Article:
April Fools – Can we learn from the worst performing stocks in April 2019?
There is a school of thought, for which I have a lot of time, that the easiest way to consistently achieve market beating returns is cut out or reduce the investment ‘errors’ rather than stress over finding the stellar performers.
Certainly finding those stellar performers (there are a surprisingly large number of stocks that more than double in any given year) will dramatically boost performance; but for me at least they are very hard to find and I think I can get more ‘bangs per buck’ by focussing efforts on reducing the losers.
I have tweaked a number of things in my investment approach over the last couple of year to good effect so far, but as ‘every day is a school day’ , the learning is never over and there’s always room for improvement.
With this is mind, I wanted to see what coud be learned from reviewing some of the big fallers each month. So in this review I look at whether there are any lessons to be learned from four of the biggest UK fallers in April 2019.
Jersey Oil & Gas [JOG] 226p to 73p : -68%
JOG, an Oil & Gas Exploration company announced their Verbier Appraisal Well Results on 3rd April, which saw the share price fall by 59% of the day. Why? “The well did not encounter Upper Jurassic sands as anticipated. As a result, our contingent resource volumetric estimations for the Verbier discovery are likely to be revised towards the lower end of the initial resource estimate” . Not quite perhaps what the oilers would call “a duster” but according to the share price movement, extremely disappointing.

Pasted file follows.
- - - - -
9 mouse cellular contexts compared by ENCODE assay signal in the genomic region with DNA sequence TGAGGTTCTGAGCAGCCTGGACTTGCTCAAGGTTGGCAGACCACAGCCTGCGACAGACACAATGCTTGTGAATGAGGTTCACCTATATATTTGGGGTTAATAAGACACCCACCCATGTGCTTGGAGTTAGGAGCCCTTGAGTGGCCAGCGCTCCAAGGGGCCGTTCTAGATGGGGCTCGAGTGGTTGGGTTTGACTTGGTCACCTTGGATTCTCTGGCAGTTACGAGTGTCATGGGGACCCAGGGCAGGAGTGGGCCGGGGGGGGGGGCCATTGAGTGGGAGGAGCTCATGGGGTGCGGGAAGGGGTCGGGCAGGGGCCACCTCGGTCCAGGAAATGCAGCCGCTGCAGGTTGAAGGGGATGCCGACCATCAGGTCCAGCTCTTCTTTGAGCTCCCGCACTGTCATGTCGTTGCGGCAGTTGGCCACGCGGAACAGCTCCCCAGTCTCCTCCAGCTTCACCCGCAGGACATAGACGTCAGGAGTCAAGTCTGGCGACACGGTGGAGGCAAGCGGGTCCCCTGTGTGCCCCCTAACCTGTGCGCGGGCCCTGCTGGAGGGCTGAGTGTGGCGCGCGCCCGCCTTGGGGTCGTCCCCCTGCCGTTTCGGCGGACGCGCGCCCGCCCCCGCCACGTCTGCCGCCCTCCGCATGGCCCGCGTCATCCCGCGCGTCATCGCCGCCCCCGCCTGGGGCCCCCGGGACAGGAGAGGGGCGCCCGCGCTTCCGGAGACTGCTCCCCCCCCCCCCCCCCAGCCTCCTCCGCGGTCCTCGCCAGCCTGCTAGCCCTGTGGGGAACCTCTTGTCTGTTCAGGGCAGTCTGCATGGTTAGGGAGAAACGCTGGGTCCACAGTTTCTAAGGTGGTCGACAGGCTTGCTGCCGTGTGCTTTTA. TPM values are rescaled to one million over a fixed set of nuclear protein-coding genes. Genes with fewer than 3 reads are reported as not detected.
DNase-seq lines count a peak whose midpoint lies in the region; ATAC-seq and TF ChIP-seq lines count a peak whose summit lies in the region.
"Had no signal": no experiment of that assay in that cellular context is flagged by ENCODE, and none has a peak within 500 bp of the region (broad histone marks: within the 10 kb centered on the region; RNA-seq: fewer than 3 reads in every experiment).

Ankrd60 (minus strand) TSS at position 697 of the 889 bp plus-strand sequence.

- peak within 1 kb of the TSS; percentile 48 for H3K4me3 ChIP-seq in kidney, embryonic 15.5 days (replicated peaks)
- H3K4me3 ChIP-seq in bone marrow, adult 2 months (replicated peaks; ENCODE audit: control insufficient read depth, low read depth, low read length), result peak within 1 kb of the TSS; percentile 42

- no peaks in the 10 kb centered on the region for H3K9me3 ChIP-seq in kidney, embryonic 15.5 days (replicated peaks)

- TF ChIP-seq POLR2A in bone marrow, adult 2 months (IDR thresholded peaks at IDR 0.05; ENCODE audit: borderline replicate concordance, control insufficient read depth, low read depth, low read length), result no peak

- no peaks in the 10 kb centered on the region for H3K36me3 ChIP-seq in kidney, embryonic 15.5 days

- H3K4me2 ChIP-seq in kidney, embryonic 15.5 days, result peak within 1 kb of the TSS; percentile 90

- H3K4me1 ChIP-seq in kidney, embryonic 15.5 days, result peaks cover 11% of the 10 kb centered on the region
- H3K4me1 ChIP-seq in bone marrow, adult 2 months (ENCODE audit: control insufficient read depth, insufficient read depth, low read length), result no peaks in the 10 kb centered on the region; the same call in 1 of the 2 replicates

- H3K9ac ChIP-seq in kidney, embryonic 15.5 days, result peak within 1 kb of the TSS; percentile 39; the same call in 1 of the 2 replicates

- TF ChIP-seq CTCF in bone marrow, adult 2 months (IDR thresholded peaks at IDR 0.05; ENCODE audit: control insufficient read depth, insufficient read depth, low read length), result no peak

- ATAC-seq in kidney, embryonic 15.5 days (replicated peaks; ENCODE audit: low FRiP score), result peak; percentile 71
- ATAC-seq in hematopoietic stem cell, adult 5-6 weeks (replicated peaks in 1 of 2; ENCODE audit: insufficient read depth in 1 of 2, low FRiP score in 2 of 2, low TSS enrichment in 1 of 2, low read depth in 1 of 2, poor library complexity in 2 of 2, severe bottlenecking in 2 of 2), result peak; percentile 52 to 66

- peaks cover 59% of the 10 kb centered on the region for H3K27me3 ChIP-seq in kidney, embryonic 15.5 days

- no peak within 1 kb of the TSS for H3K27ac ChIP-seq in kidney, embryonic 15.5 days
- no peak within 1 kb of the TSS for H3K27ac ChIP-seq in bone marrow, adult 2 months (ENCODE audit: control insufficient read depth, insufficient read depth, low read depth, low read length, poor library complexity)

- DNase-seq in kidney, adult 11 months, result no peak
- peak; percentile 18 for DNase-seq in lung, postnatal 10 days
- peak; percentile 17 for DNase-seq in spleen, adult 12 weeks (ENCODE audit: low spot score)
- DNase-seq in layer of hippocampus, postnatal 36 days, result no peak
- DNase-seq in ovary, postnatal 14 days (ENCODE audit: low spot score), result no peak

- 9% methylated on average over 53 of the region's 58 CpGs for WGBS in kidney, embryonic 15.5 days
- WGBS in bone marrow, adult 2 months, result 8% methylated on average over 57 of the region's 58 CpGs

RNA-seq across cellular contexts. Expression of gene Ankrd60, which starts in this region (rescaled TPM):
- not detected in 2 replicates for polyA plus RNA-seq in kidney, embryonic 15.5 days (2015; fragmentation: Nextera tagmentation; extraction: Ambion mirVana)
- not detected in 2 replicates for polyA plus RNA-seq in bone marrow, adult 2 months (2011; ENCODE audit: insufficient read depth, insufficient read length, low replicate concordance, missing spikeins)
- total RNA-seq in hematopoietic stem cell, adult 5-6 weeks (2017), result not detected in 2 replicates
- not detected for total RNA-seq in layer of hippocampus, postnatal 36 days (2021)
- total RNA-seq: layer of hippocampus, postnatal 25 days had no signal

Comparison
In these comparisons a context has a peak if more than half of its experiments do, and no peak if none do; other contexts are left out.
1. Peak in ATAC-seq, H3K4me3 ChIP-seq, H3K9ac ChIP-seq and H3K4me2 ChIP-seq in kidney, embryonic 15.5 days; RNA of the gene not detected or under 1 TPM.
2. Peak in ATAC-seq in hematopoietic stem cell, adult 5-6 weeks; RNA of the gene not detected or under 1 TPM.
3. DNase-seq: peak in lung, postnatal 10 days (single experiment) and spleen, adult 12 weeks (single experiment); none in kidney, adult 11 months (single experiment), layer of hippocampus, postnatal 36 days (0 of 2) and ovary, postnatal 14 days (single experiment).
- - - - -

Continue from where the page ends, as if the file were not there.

For me personally, no lesson whatsoever as I don’t invest in exploration companies for this very reason, and the fact that I do not have the knowledge to perhaps get ‘an edge’ for this type of company.
However, if one does want to play in this space, three things do come to mind.
- To be clear on how sensitive such companies are to a single drilling result.
- To understand the risk and reward; if estimates had been revised to the top end of expectations, would the share price have trebled?
- To highly diversify, if playing with stocks that are almost binary in outcome.
Indivior [INDV] 96p to 38p : -60%
INDV, a speciality pharma company, was charged by the Western District of Virginia with 28 felony charges relating to the US Opiod Scandal. Whilst the company fiercely claims its innocence, it seems clear that if these charges are proven and repeated more widely across the US, then the stock is probably worthless.
Pharma companies can in some ways have similar near binary outcomes as oil exploration companies mentioned above and whilst I haven’t fully blacklisted them in the same way, the same cautions I believe apply.
Perhaps if one had done detailed research into the sector it might have been obvious that this was a real and present danger for Indivior. However, I am not sure that I read anything calling this out in advance.
The INDV share price has been in a downward trajectory for over a year and therefore the maxim of not investing in stocks in decline would have been a saviour here. However, I would argue that in this case this was somewhat a case of luck, given that this shock to the share-price is largely unrelated to the reason for previous falls (litigation surrounding generic competition). I tend to be on the side of Napoleon when it comes to luck.
Saga [SAGA] 111p to 58p : -45%
SAGA, the specialist provider of services to the over 50s, announced preliminary results for the Year Ending 31-Jan-19 on 4th April. In my view, the results themselves were actually not that bad – and indeed the board’s view was that they were “in line with our expectations”.
The killer, however, was the outlook : “In the near-term, a combination of margin pressures and other factors mean that profitability will be significantly below that of recent years and also below our previous expectations.”